Also included in OCZ’s exhibition at CeBIT will be demonstrations to preview the upcoming VXL 1.3 Virtualization Software and LXL Acceleration Software with OCZ’s innovative Direct Pass Caching Technology, which not only addresses VMware but is also optimized for Linux applications. OCZ is one of the few SSD providers with a robust portfolio of virtualization and caching software that combine the power of flash acceleration with the power of storage virtualization. This enables multiple virtual server loads to run concurrently on a single physical host, not only increasing CPU and memory resource utilization, but also simplifying deployment, high availability (HA), and maintenance of the server loads.

velodrive-c-series.jpg

The next-generation of workstation PCI Express (PCIe)-based SSDs will also be available soon as part of the Company’s award-winning Vector Series. These drives reside directly on the PCIe bus and will support four PCIe Gen2 lanes providing lower latency to data, faster file transfers and system boot-ups, expanded storage capacities, and an even quicker, more responsive experience over the already blazingly fast SATA 3.0-based Vector Series. The Vector PCIe Series will feature an advanced suite of flash management tools that deliver enhanced drive endurance and data, making it ideally suited for power computing, content creation, and workstation applications.

Checking the non-Pro version of the Samsung 840

Subject: Storage | February 22, 2013 - 01:33 PM |
Tagged: Samsung 840, Samsung, ssd, 120gb, Samsung MDX

[H]ard|OCP just wrapped up a review of the 120GB Samsung 840, using their own ARM Cortex R4 based MDX controller and TLC memory for storage.  They compare the speed of this drive to the 256GB 840 Pro, Kingston's V300 120GB and the Intel 335 240GB to contrast the difference the type of NAND used can make to performance.  This is especially evident on the write and latency benchmarks, which fall well behind the competition.  From [H]'s testing it is apparent that TLC memory is very vulnerable to reduction in size, the reduced channels really hurt performance and put the 120GB model far behind the larger sized 840s which they have tested with much better results.

H840128gb.jpg

"The 120GB Samsung 840 Series SSD features the powerful 8-channel MDX controller and TLC NAND. While this value SSD comes at a very good price, it also features much lower speeds than its larger capacity brethren. We put this value SSD through our suite of steady state tests to see if it can pass muster."

Here are some more Storage reviews from around the web:

Storage

Source: [H]ard|OCP
Subject: Editorial, Storage
Manufacturer: Various
Tagged: tlc, ssd, slc, mlc, endurance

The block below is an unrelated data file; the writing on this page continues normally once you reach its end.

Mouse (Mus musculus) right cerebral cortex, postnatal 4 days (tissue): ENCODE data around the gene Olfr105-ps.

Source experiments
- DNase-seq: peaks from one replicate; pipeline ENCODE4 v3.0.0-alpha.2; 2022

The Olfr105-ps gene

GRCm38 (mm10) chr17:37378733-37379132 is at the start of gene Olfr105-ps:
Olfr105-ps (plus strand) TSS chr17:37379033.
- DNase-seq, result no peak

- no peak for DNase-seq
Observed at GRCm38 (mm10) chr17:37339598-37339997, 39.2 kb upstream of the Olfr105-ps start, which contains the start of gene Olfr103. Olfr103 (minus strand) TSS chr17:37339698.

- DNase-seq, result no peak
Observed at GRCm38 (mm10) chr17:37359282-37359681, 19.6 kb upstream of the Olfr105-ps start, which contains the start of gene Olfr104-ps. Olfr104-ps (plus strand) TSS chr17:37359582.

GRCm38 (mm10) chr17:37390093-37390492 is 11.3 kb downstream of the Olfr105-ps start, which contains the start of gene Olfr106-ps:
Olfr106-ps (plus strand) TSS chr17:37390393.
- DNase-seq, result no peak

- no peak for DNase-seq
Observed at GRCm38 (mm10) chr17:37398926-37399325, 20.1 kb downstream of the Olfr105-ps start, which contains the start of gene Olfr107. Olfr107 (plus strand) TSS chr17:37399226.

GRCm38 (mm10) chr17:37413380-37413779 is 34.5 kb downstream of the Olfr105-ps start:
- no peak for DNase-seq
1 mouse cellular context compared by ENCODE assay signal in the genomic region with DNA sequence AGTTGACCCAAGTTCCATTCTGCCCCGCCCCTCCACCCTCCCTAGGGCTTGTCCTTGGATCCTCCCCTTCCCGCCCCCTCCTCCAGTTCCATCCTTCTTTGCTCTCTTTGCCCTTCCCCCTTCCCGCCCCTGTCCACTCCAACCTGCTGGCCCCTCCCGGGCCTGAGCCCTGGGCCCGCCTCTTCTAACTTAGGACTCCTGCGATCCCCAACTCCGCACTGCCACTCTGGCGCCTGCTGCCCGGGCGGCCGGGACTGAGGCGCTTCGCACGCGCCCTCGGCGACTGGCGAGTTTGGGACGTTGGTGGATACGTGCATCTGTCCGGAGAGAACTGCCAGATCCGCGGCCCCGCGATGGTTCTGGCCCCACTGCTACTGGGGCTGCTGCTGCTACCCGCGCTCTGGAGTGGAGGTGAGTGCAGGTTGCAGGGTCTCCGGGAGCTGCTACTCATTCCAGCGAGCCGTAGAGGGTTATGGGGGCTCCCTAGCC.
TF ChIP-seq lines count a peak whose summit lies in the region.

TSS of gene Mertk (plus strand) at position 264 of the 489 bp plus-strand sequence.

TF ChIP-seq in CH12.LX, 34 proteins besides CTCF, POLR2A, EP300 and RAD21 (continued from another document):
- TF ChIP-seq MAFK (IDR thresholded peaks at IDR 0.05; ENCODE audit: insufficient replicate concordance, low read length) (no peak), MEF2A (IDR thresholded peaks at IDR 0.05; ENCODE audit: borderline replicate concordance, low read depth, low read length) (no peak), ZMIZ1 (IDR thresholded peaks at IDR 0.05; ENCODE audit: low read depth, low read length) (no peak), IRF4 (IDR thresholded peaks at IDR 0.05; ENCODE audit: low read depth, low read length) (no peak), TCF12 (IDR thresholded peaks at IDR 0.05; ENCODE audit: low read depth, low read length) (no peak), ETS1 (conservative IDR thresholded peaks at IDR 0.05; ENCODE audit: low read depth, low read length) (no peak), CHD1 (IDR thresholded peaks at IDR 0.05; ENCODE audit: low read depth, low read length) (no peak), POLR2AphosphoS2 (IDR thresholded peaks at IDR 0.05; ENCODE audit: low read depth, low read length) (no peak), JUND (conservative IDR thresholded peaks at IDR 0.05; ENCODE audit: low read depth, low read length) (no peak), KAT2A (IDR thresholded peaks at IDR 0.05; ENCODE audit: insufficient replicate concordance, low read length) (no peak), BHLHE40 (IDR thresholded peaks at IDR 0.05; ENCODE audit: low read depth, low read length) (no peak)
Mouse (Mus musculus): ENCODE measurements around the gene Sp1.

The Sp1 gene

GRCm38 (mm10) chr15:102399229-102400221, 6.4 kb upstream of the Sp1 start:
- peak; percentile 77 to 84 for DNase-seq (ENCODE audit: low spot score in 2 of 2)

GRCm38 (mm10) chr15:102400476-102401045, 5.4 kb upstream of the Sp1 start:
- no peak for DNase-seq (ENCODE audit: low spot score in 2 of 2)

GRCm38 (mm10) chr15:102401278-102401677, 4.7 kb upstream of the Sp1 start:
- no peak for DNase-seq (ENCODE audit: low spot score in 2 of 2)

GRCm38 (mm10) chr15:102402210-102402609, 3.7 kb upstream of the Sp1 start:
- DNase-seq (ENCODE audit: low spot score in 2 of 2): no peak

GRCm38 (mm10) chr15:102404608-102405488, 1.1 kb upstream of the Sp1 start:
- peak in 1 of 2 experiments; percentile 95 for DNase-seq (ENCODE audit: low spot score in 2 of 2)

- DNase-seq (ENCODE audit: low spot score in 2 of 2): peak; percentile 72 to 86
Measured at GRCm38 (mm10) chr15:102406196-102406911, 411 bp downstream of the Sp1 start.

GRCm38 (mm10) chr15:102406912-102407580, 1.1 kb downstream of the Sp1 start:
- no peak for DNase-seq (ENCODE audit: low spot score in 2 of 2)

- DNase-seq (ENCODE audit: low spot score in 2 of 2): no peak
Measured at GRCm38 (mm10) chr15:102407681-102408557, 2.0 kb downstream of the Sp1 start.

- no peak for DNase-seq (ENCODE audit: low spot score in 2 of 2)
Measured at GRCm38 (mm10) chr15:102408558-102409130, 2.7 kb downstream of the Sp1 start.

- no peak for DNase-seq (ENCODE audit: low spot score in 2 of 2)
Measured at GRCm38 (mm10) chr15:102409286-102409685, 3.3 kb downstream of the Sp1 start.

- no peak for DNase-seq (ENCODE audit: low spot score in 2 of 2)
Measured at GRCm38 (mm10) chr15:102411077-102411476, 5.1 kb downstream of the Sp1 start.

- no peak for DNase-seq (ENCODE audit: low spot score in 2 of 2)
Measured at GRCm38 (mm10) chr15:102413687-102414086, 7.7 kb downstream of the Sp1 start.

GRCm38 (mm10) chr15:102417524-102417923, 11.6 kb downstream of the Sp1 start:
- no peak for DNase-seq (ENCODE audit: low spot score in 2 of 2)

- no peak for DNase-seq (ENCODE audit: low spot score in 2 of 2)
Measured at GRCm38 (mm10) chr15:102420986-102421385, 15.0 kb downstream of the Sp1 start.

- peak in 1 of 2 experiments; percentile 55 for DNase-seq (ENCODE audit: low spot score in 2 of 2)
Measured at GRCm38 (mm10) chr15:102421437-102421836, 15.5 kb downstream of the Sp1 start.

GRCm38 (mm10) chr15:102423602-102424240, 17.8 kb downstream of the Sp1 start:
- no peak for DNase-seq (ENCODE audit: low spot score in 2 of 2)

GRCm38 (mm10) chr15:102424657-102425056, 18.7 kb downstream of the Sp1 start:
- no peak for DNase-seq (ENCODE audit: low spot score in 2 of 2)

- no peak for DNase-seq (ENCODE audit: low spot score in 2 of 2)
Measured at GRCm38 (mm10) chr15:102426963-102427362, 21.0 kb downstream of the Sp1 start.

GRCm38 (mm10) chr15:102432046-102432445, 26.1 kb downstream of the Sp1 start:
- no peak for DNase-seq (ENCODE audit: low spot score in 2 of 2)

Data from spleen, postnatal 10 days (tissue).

Taking an Accurate Look at SSD Write Endurance

Last year, I posted a rebuttal to a paper describing the future of flash memory as ‘bleak’. The paper went through great (and convoluted) lengths to paint a tragic picture of flash memory endurance moving forward. Yesterday a newer paper hit Slashdotthis one doing just the opposite, and going as far as to assume production flash memory handling up to 1 Million erase cycles. You’d think that since I’m constantly pushing flash memory as a viable, reliable, and super-fast successor to Hard Disks (aka 'Spinning Rust'), that I’d just sit back on this one and let it fly. After all, it helps make my argument! Well, I can’t, because if there are errors published on a topic so important to me, it’s in the interest of journalistic integrity that I must now post an equal and opposite rebuttal to this one – even if it works against my case.

First I’m going to invite you to read through the paper in question. After doing so, I’m now going to pick it apart. Unfortunately I’m crunched for time today, so I’m going to reduce my dissertation into the form of some simple bulleted points:

  • Max data write speed did not take into account 8/10 encoding, meaning 6Gb/sec = 600MB/sec, not 750MB/sec.
  • The flash *page* size (8KB) and block sizes (2MB) chosen more closely resemble that of MLC parts (not SLC – see below for why this is important).
  • The paper makes no reference to Write Amplification.

Perhaps the most glaring and significant is that all of the formulas, while correct, fail to consider the most important factor when dealing with flash memory writes – Write Amplification.

Before geting into it, I'll reference the excellent graphic that Anand put in his SSD Relapse piece:

writeamplification2.png

SSD controllers combine smaller writes into larger ones in an attempt to speed up the effective write speed. This falls flat once all flash blocks have been written to at least once. From that point forward, the SSD must play musical chairs with the data on each and every small write. In a bad case, a single 4KB write turns into a 2MB write. For that example, Write Amplification would be a factor of 500, meaning the flash memory is cycled at 500x the rate calculated in the paper. Sure that’s an extreme example, but the point is that without referencing amplification at all, it is assumed to be a factor of 1, which would only be the case if you were only writing 2MB blocks of data to the SSD. This is almost never the case, regardless of Operating System.